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City Cottage – Inside a modern-day example of one of these summer cottages

Little House on the Baltic – the story of the owners

The Essentials of Cottage Life – Visit Finland

A Visit to Alvar’s House

IMG_3392Alvar Aalto is one of Finland’s best known designers and architects. Born in 1898, his works include buildings, furniture, glassware and lamps from a career that spanned decades until his death in 1976.

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Alvar once said, “It is easier to build a grand opera or a city center than to build a personal house,” and you can visit his house in Munkkiniemi, 4km north-west of Helsinki city centre.

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With his wife Aino, Alvar acquired the land and built the house in 1936. It was designed and used as a home and studio. The day we arrived to visit there was already a small group gathered on the footpath and taking photos of the garden.

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Inside, Alvar’s work desk is still laid out as though he might arrive at any moment to start drawing up plans under the large windows that take maximum advantage of the natural light.

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Alvar and Aino were involved in every part of the creation of their home – they designed not only the house but the furniture and fixtures that went inside. Aina also designed fabrics, some of which feature in the house and can still be bought.

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Touring the house is fascinating as you realise that between them they designed the sofas, the lamps, the tables, the chairs, the glassware….even the bathroom basins! Alvar and Aino’s two children grew up in the house and their bedrooms are preserved as closely as possible to how they would have appeared during their childhoods.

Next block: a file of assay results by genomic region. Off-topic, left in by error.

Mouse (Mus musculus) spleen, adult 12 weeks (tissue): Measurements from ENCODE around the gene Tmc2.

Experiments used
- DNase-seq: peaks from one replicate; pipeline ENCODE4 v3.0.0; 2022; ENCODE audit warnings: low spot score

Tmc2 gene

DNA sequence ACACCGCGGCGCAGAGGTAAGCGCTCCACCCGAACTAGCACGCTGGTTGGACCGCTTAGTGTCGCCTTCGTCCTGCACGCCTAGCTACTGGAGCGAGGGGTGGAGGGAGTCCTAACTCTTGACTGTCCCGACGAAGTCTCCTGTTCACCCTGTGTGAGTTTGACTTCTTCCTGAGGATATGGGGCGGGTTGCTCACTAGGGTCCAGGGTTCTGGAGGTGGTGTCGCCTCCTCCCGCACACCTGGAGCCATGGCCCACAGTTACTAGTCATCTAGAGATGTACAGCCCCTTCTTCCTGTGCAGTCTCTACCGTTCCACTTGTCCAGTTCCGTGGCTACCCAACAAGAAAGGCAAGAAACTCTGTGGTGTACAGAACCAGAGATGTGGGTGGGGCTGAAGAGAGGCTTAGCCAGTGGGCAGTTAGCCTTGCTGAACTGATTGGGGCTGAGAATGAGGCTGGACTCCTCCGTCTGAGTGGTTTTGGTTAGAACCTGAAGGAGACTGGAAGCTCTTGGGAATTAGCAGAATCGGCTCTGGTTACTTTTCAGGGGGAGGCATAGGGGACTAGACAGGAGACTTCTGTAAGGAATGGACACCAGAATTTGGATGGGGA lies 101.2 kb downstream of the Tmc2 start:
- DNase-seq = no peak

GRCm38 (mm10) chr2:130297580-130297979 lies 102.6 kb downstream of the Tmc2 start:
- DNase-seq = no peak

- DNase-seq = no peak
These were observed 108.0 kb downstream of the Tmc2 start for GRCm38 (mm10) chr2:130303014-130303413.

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The house has a lovely warm, calm feeling and features Japanese sliding doors and wall coverings. Aino passed away in 1949 and Alvar was remarried three years later to architect Elsa Mäkiniemi. She lived in the house until she died in 1994.

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The house was later purchased by the Alvar Aalto Society and they now keep it as a museum with a small shop.

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Guided tours are given of the house and unless you are in a big group you can just turn up at the allocated times on the website. As with most things in Finland, opening hours are adjusted during the winter months so check before you come.

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The garden was just beautiful when we visited, the house draped in curtains of red and gold leaves. I saw pictures of the house in winter and the warm space that Alvar and Aino created looks absolutely beautiful covered in snow.

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The great thing about their work is that the house will appeal to lovers of architecture, furniture, and interior design alike. If you’re not already a fan I would suggest you might just find something you like when you visit Aalto House.

Alvar Aalto Museum